pro tip

Tuesday Ten: What I Wish My 12 Year Old Self Knew About Weightlifting

I started lifting when I was a twelve year old cheerleader. Pick your jaws up off the floor. Ya'll know I was a base (#BigMomma). Our school's strength coach encouraged me to try out for the powerlifting team and the rest is history (if you don't know the history then click here).

Working with two female youth weightlifters (aged 7 and 9) at Mississippi Barbell

Working with two female youth weightlifters (aged 7 and 9) at Mississippi Barbell

Since I work with a lot of youth weightlifters now I thought I'd share some of the same advice I wish I would have known when I was starting my journey. Even though my girls are starting at ages 6-12, the advice remains the same.

1. Don't Worry About Your Bodyweight

I won't say my eating disorder started as a direct result of participating in a sport with weight classes at a young age. I had a coach that was adamant we not worry about bodyweight or use unsafe methods to lose weight (diuretics, fasting).

But when you could only accept two girls from each weight class (at most), I became hyper-aware of my weight. Especially compared to all of the smaller girls. I didn't just want to be in my weight class. I wanted to be the smallest one in it. That logic is horrible by the way.

Fortunately my girls on Mississippi Barbell don't have to worry about that. It's never something we talk about or discuss. I'm not limited by how many Youth can compete. After all, as a kid, you just need to be focused on having fun and getting comfortable in your own skin.

2. No One Cares About Your Singlet

Young or old, this seems to be the thing that scares folks about from weightlifting. I spend the most time talking people off the ledge about it. I've even decided most of my local meets I host won't even require them just to get people to stop complaining and actually lift.

I never require my kids to wear a singlet. But I do encourage them to get one. The "big kids" wear them. In the gym the "big kids" are their heroes. They don't care about what their heroes look like in their singlets. And those little kids are our heroes. So we don't care either.

3. Go Easy On Yourself

I think girls are hardwired to be hard on themselves. I was...and still am. If a girl lifter is getting down on herself for a lift not being perfect, I have to step in and remind her we don't have to keep trying the lift over and over just because we perceived it wasn't perfect. It'll never be perfect. We can't be perfect. We just have to try and keep practicing. I like to think this will help bleed over into their "real lives".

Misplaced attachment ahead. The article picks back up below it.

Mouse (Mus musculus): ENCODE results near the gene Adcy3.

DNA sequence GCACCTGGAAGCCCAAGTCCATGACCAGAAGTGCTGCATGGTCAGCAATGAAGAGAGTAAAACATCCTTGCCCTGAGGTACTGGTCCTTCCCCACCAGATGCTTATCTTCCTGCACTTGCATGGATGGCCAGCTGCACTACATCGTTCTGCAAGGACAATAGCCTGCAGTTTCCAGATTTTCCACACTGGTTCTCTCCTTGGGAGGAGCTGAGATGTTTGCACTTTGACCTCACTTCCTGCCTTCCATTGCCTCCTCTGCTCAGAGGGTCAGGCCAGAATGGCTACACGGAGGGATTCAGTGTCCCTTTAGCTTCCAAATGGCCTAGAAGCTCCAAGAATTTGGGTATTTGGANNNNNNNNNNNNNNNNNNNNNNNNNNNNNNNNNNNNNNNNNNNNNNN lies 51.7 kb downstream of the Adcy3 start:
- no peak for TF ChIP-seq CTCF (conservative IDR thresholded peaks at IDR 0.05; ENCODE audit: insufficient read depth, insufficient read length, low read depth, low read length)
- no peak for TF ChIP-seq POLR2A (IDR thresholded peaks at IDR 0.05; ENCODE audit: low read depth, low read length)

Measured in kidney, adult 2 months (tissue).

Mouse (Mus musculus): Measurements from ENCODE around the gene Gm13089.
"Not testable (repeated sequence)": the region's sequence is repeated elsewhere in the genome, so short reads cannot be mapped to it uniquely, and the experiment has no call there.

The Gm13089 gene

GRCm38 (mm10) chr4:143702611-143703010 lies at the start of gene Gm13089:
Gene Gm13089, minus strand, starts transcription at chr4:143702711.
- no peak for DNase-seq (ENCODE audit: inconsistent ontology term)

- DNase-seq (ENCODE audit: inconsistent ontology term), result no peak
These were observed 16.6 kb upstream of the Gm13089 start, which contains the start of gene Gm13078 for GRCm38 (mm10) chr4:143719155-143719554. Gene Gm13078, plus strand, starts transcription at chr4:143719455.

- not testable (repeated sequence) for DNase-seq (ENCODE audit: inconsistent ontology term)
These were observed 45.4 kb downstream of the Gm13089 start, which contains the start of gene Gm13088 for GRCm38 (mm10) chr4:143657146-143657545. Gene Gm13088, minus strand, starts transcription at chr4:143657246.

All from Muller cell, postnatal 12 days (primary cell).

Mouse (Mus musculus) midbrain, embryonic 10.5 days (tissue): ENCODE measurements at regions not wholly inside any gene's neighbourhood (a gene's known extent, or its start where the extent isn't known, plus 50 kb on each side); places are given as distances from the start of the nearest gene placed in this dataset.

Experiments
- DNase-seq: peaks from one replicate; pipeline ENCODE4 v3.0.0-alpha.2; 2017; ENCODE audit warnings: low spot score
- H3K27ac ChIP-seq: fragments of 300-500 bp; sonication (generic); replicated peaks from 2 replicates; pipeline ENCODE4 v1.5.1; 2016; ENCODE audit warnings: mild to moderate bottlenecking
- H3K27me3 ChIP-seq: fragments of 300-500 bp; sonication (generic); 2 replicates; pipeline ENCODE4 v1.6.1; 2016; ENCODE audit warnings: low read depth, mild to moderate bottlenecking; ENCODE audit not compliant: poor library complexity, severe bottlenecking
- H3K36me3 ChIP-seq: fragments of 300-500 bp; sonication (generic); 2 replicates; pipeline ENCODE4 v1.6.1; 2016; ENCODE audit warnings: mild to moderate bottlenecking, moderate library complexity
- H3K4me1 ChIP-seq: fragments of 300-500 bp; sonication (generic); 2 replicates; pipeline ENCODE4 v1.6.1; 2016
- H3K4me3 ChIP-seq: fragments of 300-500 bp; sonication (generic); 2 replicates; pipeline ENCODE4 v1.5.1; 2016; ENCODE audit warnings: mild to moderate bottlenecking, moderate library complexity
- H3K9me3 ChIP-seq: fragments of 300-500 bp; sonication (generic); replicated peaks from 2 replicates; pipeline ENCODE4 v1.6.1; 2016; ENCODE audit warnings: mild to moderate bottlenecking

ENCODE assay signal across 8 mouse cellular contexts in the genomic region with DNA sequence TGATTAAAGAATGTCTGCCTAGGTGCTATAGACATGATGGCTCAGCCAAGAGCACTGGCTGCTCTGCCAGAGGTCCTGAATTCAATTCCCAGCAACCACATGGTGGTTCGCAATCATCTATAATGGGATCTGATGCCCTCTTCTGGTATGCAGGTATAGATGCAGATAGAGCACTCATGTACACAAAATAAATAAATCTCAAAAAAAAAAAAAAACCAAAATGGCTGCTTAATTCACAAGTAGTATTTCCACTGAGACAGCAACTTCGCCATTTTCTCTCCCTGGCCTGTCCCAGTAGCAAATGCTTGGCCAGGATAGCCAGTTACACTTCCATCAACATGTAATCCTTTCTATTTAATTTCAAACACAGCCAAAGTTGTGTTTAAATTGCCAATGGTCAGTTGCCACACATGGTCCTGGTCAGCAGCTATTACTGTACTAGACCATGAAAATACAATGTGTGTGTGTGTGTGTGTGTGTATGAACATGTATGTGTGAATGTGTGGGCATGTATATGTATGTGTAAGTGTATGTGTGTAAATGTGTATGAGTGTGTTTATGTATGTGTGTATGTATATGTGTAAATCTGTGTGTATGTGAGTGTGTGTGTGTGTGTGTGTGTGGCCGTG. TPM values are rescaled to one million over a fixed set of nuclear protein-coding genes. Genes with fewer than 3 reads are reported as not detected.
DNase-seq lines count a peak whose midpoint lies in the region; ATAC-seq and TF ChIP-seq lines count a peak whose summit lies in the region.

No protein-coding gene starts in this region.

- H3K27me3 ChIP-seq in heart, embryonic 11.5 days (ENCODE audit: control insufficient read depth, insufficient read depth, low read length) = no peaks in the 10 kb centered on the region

4. Always Have An Opinion

We aren't allowed to say "I don't know" or "I don't care" with Coach Amber. My girls (all my kids) should always have an opinion. You do know--you probably know more than you think. And you do care.

Speak up. Be confident.

5. Don't Compare Yourself To Other Girls

You will never look like someone else because you aren't them. You're you.

You may never be as strong as someone else. Harsh reality? Maybe. But that doesn't mean you don't try to outwork them. It doesn't mean you are less of a person because of it. And it doesn't mean the other person is better than you.

The amount of medals, PRs, or attention someone else gets doesn't take away from your shine and uniqueness.

6. How Much You Lift Doesn't Define You

It's easy to get obsessed with kilos on the bar. But it doesn't define you. Lifting is just one part of your life. It's your hobby. An outlet. Something that makes you feel good.

Squatting 100 kilos or snatching 70 kilos isn't going to make people like or hate you. If you get injured people won't think less of you. If they do then you don't want them in your life anyway.

7. Don't Be Afraid To Ask Questions

You are just starting your weightlifting journey. Ask questions when you don't understand something. Ask questions about event rules. Ask questions about exercises. Speak up!

8. Find A Mentor

Having a role model helps. It doesn't even have to be a coach or a lifter. Just find someone you admire and trust. For me, I had a best friend's sister, my coach, and I looked up to an older lifter. Clearly I had no problem searching for inspiration.

9. You Can't PR Every Meet

When you start you feel like you PR at every meet. The longer you lift, you'll realize you can't hit PRs every time you walk on the platform. That's ok! Your weightlifting journey is a marathon, not a sprint. Always strive to get stronger and be better but don't obsess over your perceived failures or shortcomings.

10. Not Medaling Isn't The End Of The World

Everyone loves a shiny medal. Unfortunately not every one can get one. Does that mean you need to cry and stomp your feet? Absolutely not. Work hard and do your best. You won't always win. You won't always PR. But you will compete with dignity and integrity.

What advice would you give your 12 year old self about weightlifting or powerlifting? Did anything I say sound wrong? Let me know in the comments!

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